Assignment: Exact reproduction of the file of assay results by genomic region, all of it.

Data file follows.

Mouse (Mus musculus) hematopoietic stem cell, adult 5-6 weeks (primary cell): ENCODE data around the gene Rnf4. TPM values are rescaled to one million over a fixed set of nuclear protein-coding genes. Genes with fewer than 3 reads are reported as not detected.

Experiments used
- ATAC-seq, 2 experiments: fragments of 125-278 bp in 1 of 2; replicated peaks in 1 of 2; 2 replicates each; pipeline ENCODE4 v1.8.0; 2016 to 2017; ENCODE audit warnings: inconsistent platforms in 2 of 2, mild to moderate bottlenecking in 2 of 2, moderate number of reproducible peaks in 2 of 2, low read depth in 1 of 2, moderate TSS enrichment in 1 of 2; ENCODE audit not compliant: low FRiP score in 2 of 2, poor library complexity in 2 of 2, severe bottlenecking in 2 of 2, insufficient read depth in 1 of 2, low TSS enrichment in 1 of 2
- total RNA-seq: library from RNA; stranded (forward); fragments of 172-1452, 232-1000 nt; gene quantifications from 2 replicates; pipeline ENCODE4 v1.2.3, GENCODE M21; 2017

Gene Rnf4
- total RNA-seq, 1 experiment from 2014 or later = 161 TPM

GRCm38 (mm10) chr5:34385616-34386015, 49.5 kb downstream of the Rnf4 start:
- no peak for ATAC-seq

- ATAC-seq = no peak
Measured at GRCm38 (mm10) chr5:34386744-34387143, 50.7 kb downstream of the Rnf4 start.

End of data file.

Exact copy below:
Mouse (Mus musculus) hematopoietic stem cell, adult 5-6 weeks (primary cell): ENCODE data around the gene Rnf4. TPM values are rescaled to one million over a fixed set of nuclear protein-coding genes. Genes with fewer than 3 reads are reported as not detected.

Experiments used
- ATAC-seq, 2 experiments: fragments of 125-278 bp in 1 of 2; replicated peaks in 1 of 2; 2 replicates each; pipeline ENCODE4 v1.8.0; 2016 to 2017; ENCODE audit warnings: inconsistent platforms in 2 of 2, mild to moderate bottlenecking in 2 of 2, moderate number of reproducible peaks in 2 of 2, low read depth in 1 of 2, moderate TSS enrichment in 1 of 2; ENCODE audit not compliant: low FRiP score in 2 of 2, poor library complexity in 2 of 2, severe bottlenecking in 2 of 2, insufficient read depth in 1 of 2, low TSS enrichment in 1 of 2
- total RNA-seq: library from RNA; stranded (forward); fragments of 172-1452, 232-1000 nt; gene quantifications from 2 replicates; pipeline ENCODE4 v1.2.3, GENCODE M21; 2017

Gene Rnf4
- total RNA-seq, 1 experiment from 2014 or later = 161 TPM

GRCm38 (mm10) chr5:34385616-34386015, 49.5 kb downstream of the Rnf4 start:
- no peak for ATAC-seq

- ATAC-seq = no peak
Measured at GRCm38 (mm10) chr5:34386744-34387143, 50.7 kb downstream of the Rnf4 start.